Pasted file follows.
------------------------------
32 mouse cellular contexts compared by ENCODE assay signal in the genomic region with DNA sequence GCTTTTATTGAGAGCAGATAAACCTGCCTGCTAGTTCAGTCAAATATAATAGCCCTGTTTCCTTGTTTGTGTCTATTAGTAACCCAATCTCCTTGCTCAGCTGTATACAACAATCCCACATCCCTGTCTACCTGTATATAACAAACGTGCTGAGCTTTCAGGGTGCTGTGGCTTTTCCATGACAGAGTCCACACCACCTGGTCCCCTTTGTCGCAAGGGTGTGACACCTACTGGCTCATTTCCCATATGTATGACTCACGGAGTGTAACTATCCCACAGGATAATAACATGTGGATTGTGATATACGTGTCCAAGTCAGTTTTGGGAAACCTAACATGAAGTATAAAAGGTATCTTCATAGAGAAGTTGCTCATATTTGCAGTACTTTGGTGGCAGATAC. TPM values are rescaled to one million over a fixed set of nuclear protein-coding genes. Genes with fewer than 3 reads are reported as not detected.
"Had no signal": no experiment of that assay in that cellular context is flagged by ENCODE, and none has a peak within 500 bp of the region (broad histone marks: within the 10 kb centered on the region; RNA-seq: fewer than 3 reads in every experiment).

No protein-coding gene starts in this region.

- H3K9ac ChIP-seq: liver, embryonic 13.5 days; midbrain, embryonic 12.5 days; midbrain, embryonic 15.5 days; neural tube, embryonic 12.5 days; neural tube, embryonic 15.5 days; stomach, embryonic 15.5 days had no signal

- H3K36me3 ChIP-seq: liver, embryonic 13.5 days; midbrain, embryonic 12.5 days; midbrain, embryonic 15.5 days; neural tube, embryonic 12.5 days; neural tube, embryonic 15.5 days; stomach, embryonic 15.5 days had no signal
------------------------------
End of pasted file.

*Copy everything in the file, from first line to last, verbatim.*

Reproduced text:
32 mouse cellular contexts compared by ENCODE assay signal in the genomic region with DNA sequence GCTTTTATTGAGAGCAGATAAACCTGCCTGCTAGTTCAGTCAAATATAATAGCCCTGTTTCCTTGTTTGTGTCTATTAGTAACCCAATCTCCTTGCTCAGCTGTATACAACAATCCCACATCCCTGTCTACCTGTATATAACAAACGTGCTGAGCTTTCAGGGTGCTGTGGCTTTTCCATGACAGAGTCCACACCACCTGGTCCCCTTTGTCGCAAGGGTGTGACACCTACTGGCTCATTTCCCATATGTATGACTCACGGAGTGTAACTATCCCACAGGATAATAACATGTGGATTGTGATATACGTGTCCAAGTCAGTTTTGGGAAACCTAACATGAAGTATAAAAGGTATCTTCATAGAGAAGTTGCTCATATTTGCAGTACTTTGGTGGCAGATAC. TPM values are rescaled to one million over a fixed set of nuclear protein-coding genes. Genes with fewer than 3 reads are reported as not detected.
"Had no signal": no experiment of that assay in that cellular context is flagged by ENCODE, and none has a peak within 500 bp of the region (broad histone marks: within the 10 kb centered on the region; RNA-seq: fewer than 3 reads in every experiment).

No protein-coding gene starts in this region.

- H3K9ac ChIP-seq: liver, embryonic 13.5 days; midbrain, embryonic 12.5 days; midbrain, embryonic 15.5 days; neural tube, embryonic 12.5 days; neural tube, embryonic 15.5 days; stomach, embryonic 15.5 days had no signal

- H3K36me3 ChIP-seq: liver, embryonic 13.5 days; midbrain, embryonic 12.5 days; midbrain, embryonic 15.5 days; neural tube, embryonic 12.5 days; neural tube, embryonic 15.5 days; stomach, embryonic 15.5 days had no signal